CARES Act Summary: March 23, 2020
To Our Clients and Friends – We prepared the following executive summary of the SBA Disaster Loans
and theFamilies First Coronavirus Response Act (the “Act”)
as of March 23, 2020.
(No regulations have been issued yet. We suspect that there will be changes as the situation continues to evolve).
The disaster declaration allows eligible businesses to apply for low-interest economic injury disaster loans, which means potential relief for thousands of businesses across North Carolina. If you are interested, either call the SBA Customer Service Center at 1-800-659-2955, or 1-800-877-8339 if deaf or hard of hearing or email the SBA at firstname.lastname@example.org
Applications are available at disasterloan.sba.gov
The potential exists for loans of up to $2M. The maximum loan-term is a 30-year amortization schedule (based on your ability to repay principal & interest, just like a personal home mortgage) with rates of 3.75%. Some may also carry deferments of one-year.
applies to small/mid-sized business owners (partnerships, corporations, limited liability companies, associations, trusts), and self-employed individuals, and estates.
What need to know about the Act:
What is it?
When is the new law effective?
What counts as a “small to mid-sized business?”
What does the Act do for small to mid-sized businesses?
What are the benefits the Act provides?
How does this work?
Please let us know if we can answer any questions you have about how you or your business might be affected by the Act or the Coronavirus outbreak. We are monitoring the legislation and will try to keep you informed as we know more. We look forward to helping you plan to emerge on the other side of this situation as a better, stronger, more successful organization.
- In general, the Act establishes new regulations for employee benefits (such as paid sick leave) during the Coronavirus emergency for small to mid-sized businesses and self-employed persons, among others.
- The Act goes into effect on April 2, 2020.
- The effective period ends December 31, 2020.
- There is a temporary non-enforcement period of 30 days. “The Department of Labor will not bring an enforcement action against an employer for violations of the act so long as the employer has acted reasonably and in good faith to comply with the act.” (For more information, see the U.S. Department of Labor website: www.dol.gov).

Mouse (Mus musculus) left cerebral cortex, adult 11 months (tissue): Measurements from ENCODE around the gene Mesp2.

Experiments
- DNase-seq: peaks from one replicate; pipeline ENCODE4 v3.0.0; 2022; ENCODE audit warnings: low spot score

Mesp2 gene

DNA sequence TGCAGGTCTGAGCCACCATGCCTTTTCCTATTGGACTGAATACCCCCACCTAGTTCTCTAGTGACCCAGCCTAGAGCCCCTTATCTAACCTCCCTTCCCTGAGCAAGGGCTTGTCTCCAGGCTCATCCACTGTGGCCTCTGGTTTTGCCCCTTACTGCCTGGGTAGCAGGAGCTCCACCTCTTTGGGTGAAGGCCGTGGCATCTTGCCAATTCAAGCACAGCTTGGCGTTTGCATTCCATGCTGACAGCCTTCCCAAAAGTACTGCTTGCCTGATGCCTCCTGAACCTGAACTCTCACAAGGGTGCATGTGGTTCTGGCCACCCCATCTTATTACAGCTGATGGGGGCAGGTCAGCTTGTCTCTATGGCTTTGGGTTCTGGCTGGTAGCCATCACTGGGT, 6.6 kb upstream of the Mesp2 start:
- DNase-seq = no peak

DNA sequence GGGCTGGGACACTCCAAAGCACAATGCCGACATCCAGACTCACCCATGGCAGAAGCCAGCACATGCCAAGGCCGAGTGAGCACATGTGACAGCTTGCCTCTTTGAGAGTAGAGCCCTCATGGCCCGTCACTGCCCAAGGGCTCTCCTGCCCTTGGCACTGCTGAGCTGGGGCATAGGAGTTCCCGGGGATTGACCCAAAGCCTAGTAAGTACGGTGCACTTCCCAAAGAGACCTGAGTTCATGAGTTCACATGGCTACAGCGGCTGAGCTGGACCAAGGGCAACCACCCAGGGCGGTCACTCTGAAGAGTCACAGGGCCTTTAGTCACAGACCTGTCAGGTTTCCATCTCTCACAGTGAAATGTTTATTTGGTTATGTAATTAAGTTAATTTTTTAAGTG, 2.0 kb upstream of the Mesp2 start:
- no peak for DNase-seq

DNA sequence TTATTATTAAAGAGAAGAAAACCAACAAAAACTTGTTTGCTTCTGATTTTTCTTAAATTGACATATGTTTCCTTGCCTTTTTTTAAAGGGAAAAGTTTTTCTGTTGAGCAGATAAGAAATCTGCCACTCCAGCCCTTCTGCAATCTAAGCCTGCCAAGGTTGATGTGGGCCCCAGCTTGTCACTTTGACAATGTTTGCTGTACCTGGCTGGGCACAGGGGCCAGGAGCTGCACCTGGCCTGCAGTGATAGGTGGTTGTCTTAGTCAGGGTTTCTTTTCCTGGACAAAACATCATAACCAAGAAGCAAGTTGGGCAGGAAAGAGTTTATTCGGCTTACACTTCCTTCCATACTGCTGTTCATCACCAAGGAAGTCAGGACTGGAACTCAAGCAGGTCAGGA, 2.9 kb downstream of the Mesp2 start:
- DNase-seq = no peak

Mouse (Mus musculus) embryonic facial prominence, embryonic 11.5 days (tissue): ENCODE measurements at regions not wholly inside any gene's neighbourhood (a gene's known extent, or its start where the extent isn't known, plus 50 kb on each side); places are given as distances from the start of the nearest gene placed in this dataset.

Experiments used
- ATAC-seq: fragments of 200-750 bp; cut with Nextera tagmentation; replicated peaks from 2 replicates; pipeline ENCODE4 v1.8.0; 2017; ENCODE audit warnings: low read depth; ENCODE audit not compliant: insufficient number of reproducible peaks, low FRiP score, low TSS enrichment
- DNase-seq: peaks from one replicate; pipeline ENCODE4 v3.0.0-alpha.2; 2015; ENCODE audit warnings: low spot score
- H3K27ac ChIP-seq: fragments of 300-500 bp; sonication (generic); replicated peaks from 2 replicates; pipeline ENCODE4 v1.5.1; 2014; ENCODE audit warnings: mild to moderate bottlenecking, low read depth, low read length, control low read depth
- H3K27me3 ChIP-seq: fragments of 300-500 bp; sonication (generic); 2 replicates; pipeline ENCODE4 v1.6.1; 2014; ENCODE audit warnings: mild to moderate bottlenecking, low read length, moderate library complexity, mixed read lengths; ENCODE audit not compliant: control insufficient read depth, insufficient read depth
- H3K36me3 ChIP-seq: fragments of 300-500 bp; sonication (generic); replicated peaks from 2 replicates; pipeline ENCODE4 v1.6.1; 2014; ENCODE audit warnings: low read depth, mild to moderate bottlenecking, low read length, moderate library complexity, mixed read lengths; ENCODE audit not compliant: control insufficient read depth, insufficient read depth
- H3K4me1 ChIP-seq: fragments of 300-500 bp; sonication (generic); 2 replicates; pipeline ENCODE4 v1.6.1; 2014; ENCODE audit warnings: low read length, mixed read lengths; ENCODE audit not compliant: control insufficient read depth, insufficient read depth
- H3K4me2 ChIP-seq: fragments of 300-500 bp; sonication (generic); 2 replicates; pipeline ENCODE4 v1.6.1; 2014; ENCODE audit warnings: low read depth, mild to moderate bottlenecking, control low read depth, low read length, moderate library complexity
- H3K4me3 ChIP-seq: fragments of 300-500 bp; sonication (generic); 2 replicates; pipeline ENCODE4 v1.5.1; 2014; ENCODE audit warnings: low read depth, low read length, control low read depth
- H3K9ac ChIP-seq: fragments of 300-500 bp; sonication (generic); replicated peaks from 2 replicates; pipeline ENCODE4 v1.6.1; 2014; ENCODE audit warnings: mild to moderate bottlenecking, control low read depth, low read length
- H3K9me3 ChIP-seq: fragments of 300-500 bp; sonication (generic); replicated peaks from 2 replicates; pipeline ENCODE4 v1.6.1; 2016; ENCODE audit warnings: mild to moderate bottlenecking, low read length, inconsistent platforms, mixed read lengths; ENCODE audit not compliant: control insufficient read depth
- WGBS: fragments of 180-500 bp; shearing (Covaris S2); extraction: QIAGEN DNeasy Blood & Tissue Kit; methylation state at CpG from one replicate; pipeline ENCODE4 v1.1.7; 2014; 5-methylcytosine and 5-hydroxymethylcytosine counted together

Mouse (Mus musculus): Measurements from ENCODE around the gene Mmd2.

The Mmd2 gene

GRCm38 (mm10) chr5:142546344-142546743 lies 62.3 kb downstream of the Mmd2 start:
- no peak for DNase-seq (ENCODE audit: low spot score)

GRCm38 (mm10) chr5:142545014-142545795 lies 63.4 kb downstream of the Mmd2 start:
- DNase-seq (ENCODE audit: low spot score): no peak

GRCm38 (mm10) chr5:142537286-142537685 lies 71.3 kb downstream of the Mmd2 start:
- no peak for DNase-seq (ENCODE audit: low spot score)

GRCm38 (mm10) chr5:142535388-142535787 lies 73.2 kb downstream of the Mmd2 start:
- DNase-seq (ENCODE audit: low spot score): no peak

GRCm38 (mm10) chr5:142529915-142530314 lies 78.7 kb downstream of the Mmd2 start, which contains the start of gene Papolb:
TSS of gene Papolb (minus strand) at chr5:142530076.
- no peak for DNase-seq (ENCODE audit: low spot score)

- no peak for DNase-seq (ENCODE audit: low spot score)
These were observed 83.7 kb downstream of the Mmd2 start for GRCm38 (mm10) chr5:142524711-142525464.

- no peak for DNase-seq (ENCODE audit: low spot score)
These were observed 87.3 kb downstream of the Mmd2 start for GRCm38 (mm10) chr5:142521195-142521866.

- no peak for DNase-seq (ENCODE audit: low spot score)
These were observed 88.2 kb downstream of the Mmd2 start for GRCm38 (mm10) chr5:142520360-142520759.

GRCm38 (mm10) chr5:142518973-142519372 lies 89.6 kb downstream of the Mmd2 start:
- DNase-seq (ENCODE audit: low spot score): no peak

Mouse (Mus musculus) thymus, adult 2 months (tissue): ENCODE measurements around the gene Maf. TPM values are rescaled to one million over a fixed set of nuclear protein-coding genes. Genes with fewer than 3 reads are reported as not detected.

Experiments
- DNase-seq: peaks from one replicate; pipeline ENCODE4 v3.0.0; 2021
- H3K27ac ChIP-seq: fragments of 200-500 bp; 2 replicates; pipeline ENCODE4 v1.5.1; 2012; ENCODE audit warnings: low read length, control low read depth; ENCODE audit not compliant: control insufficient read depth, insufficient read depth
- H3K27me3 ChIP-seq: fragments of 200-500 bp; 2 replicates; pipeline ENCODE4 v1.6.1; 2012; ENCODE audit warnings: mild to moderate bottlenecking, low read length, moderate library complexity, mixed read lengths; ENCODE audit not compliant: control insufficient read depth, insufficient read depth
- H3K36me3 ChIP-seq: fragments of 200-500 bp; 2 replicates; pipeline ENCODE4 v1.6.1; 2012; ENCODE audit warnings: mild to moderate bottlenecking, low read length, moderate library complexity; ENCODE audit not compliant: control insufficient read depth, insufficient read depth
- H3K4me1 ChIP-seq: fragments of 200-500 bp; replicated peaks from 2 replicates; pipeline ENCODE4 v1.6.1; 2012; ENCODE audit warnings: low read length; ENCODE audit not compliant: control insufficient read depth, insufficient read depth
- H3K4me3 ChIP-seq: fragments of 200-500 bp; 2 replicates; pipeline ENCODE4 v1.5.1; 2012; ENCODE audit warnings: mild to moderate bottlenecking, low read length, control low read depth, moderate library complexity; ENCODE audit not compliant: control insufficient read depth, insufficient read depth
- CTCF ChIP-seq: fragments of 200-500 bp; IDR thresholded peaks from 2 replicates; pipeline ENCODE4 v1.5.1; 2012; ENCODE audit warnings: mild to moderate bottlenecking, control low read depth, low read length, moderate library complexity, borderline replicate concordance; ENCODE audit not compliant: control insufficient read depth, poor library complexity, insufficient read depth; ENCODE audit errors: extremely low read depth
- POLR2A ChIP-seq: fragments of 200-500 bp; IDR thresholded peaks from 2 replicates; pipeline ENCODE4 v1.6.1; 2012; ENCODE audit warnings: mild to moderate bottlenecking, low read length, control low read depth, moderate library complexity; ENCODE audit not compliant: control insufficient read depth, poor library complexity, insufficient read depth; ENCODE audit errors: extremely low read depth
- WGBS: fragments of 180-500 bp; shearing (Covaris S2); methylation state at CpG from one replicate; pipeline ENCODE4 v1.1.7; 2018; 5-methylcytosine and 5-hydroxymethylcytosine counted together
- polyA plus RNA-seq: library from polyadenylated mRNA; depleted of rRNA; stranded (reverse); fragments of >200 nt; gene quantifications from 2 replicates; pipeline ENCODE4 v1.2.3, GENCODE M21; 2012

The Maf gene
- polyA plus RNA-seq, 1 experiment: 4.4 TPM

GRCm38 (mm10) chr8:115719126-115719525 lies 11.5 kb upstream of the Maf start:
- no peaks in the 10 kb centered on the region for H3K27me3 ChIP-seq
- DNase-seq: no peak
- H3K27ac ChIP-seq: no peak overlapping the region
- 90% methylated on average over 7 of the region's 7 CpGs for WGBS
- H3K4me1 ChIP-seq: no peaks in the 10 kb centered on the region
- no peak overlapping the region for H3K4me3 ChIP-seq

- A business with 500 employees or less (this includes self-employed persons).
- The Act establishes federal paid leave benefits due to the Coronavirus outbreak.
- Small and mid-sized employers will receive tax credits and federal payroll-tax credits in order to fund the new, mandatory benefits.
- The April 15, 2020 deadline for filing federal income-tax returns and paying any related tax has been extended to July 15, 2020. There is no need to file for an extension. At this point, the NCDOR has informally indicated that this extension will apply to North Carolina state income tax returns (it’s unclear whether the payment deadline is also being extended).
- Mandatory paid leave and sick leave for workers affected by Coronavirus.
- Employers are required to provide employees with 80 hours of paid sick leave and expanded paid child care leave (for employees whose children’s schools are closed and/or whose children’s usual care providers are unavailable).
- Businesses with 50 employees or less are eligible for an exemption from this requirement in cases where the viability of the business is threatened.
- Paid sick leave for employees: The Act limits this benefit to $511 per day for up to 10 days ($5,110 total) for an employee in quarantine because of Coronavirus or an employee who is seeking a medical diagnosis related to Coronavirus.
- Paid leave for employees caring for family members affected by the Coronavirus: The Act limits this benefit to $200 per day (total maximum: $10,000).
- Employers will receive 100% reimbursement for paid leave required by this Act for the following:
- Health insurance costs (employers reimbursed for 100% of insurance costs).
- Employers face no payroll tax liability.
- Self-employed persons receive an equivalent credit.
- The Act allows businesses to retain and access funds that would otherwise be paid to the IRS as payroll taxes. Usually, employers are required to take money out of their employees’ paychecks for Social Security and Medicare taxes. Instead of depositing this money with the IRS, employers are now entitled to use those funds to pay their employees for the mandatory sick and child care leave provided by this Act.
- If these funds are insufficient to cover the costs required by the Act, then employers may file a request for an accelerated payment from the IRS (the IRS expects to process such requests within 2 weeks or less).